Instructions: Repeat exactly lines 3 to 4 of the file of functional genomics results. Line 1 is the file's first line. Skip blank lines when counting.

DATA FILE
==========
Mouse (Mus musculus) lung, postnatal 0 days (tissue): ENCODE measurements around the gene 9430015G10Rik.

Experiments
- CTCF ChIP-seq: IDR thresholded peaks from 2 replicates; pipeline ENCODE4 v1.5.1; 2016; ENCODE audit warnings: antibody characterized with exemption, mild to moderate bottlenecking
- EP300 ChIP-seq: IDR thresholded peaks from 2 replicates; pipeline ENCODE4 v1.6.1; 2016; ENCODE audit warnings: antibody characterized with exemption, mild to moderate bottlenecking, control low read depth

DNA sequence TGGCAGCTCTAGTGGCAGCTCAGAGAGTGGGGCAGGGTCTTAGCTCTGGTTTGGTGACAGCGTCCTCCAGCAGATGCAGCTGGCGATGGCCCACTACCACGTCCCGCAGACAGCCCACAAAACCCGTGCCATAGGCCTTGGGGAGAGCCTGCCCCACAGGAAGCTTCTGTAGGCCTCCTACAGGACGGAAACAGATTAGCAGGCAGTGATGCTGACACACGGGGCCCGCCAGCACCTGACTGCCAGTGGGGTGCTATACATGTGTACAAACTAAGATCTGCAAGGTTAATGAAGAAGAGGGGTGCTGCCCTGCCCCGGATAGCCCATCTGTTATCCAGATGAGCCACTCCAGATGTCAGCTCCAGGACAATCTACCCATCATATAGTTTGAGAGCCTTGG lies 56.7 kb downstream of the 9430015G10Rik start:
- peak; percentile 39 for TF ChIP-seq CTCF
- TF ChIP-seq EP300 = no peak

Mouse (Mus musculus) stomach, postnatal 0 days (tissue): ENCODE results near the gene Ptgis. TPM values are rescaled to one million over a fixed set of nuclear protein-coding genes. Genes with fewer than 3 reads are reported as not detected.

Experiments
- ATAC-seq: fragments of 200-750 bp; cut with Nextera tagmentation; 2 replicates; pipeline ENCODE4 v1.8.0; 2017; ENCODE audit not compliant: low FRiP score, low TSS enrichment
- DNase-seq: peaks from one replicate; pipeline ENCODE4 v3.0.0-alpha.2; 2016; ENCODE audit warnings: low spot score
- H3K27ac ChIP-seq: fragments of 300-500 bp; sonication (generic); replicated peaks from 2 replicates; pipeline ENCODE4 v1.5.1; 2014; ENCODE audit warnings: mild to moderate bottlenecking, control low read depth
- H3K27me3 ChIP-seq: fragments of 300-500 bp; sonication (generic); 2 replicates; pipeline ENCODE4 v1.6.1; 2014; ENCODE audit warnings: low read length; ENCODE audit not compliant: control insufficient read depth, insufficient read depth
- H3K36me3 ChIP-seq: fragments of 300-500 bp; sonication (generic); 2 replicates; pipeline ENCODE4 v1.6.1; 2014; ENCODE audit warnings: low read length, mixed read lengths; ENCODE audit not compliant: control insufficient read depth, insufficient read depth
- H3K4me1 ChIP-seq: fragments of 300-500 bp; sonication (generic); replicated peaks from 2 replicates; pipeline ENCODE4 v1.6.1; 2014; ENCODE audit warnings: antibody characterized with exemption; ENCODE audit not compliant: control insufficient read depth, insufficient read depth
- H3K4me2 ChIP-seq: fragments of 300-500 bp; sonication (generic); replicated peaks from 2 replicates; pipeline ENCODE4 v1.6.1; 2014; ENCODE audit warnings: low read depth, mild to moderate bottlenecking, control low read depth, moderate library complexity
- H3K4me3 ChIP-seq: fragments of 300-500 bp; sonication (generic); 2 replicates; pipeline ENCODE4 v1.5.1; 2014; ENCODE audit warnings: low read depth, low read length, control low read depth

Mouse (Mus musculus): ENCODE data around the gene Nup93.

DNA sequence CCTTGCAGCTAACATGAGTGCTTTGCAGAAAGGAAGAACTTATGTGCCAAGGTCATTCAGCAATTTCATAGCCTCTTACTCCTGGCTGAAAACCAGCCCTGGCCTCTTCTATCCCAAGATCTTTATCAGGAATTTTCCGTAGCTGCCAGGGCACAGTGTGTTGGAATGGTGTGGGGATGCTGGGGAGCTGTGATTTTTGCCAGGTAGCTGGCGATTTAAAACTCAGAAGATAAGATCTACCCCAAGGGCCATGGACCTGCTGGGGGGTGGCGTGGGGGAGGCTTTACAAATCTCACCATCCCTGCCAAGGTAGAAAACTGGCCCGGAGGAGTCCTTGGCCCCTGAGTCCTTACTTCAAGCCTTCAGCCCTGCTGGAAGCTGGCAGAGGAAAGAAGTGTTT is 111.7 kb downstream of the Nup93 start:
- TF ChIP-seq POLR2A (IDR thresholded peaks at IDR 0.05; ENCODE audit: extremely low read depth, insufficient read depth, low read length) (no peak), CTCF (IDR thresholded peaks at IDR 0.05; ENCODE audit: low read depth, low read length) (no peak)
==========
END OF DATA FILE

- CTCF ChIP-seq: IDR thresholded peaks from 2 replicates; pipeline ENCODE4 v1.5.1; 2016; ENCODE audit warnings: antibody characterized with exemption, mild to moderate bottlenecking
- EP300 ChIP-seq: IDR thresholded peaks from 2 replicates; pipeline ENCODE4 v1.6.1; 2016; ENCODE audit warnings: antibody characterized with exemption, mild to moderate bottlenecking, control low read depth